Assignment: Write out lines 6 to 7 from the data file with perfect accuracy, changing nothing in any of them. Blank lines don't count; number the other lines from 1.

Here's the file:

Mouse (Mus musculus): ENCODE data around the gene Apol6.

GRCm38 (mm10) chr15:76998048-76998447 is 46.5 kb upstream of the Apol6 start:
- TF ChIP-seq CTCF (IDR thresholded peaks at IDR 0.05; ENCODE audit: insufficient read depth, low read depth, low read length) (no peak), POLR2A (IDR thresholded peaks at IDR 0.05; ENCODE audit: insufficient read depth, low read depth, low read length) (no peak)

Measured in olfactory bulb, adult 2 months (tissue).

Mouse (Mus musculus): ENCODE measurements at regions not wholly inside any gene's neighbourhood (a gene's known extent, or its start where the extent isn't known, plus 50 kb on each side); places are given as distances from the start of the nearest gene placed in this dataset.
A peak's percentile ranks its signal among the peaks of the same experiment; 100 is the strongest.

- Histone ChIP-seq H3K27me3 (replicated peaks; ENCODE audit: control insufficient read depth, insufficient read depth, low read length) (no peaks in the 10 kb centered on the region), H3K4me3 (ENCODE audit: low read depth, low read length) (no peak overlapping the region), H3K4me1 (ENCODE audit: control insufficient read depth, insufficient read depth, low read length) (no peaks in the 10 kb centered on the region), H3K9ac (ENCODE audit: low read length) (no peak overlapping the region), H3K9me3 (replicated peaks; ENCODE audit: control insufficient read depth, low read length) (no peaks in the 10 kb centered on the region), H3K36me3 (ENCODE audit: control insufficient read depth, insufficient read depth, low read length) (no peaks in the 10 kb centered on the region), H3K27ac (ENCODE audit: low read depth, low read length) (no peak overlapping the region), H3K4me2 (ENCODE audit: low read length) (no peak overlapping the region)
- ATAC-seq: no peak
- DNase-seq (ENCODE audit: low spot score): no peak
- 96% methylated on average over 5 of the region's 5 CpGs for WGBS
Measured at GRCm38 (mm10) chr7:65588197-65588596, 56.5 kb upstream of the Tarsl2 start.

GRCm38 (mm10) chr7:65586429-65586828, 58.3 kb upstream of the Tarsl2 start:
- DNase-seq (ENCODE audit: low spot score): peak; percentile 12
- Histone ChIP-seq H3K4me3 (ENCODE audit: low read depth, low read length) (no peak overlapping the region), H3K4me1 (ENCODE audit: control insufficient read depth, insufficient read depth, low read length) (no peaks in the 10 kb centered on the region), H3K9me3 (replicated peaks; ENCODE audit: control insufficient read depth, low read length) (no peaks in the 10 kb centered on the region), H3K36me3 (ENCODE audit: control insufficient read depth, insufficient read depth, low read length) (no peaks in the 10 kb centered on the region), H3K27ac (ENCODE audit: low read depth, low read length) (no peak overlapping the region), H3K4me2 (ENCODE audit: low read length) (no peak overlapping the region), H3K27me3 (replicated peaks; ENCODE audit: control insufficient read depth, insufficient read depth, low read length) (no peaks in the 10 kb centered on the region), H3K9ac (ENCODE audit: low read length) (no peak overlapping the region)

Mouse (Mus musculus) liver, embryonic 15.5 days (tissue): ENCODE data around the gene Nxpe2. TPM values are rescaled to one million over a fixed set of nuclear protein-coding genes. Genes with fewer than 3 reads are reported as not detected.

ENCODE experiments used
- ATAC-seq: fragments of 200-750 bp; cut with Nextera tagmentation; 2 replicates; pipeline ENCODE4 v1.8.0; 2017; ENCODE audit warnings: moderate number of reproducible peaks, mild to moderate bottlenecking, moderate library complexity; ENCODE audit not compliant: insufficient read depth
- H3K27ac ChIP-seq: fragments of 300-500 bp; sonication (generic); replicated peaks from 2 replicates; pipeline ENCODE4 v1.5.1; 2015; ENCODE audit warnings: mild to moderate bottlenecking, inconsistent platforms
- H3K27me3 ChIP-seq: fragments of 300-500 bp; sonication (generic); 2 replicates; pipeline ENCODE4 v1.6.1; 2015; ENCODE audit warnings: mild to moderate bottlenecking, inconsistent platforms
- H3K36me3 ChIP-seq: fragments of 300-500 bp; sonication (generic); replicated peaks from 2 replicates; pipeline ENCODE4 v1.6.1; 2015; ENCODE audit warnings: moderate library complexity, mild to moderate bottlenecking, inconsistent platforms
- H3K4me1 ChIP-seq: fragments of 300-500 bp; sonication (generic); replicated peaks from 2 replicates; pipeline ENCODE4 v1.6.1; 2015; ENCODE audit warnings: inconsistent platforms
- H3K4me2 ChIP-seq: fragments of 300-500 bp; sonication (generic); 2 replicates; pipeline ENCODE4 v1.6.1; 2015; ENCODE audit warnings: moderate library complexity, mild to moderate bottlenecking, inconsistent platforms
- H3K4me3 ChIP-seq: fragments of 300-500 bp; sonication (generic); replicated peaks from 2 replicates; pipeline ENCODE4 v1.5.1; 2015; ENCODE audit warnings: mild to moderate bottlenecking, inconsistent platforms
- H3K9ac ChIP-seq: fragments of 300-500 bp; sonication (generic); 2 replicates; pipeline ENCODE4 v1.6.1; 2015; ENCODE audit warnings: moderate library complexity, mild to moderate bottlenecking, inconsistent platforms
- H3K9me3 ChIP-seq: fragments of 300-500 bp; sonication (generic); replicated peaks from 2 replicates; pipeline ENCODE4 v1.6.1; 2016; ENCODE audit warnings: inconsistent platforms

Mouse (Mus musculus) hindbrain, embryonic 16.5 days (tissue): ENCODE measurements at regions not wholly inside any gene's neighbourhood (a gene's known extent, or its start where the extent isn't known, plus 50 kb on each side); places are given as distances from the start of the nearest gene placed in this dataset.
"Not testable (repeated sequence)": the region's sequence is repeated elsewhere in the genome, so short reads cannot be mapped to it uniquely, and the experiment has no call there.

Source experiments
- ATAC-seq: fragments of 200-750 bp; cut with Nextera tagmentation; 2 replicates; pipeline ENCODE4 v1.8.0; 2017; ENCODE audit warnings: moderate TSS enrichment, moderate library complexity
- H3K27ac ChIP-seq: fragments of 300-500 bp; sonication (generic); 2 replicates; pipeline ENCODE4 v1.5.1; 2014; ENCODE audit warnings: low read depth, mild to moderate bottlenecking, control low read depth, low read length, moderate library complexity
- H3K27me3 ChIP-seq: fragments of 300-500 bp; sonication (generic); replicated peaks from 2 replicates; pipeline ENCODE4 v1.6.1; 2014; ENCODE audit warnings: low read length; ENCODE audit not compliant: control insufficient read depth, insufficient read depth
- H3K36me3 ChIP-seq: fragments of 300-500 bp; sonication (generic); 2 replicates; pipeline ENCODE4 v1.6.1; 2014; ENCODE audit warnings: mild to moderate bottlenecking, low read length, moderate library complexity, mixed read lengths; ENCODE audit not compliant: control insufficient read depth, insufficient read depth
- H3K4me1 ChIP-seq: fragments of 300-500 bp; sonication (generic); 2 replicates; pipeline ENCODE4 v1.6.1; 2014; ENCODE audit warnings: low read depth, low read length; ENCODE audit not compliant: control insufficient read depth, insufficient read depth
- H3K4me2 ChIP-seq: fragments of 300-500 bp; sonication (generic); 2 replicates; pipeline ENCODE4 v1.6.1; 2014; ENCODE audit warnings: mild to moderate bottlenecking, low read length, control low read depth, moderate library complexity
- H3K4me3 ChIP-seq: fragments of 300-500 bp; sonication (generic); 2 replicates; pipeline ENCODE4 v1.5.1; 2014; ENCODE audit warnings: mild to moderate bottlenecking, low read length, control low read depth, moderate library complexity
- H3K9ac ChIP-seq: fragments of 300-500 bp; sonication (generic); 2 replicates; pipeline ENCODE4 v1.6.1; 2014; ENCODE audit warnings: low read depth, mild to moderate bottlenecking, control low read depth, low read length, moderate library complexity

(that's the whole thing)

A peak's percentile ranks its signal among the peaks of the same experiment; 100 is the strongest.

- Histone ChIP-seq H3K27me3 (replicated peaks; ENCODE audit: control insufficient read depth, insufficient read depth, low read length) (no peaks in the 10 kb centered on the region), H3K4me3 (ENCODE audit: low read depth, low read length) (no peak overlapping the region), H3K4me1 (ENCODE audit: control insufficient read depth, insufficient read depth, low read length) (no peaks in the 10 kb centered on the region), H3K9ac (ENCODE audit: low read length) (no peak overlapping the region), H3K9me3 (replicated peaks; ENCODE audit: control insufficient read depth, low read length) (no peaks in the 10 kb centered on the region), H3K36me3 (ENCODE audit: control insufficient read depth, insufficient read depth, low read length) (no peaks in the 10 kb centered on the region), H3K27ac (ENCODE audit: low read depth, low read length) (no peak overlapping the region), H3K4me2 (ENCODE audit: low read length) (no peak overlapping the region)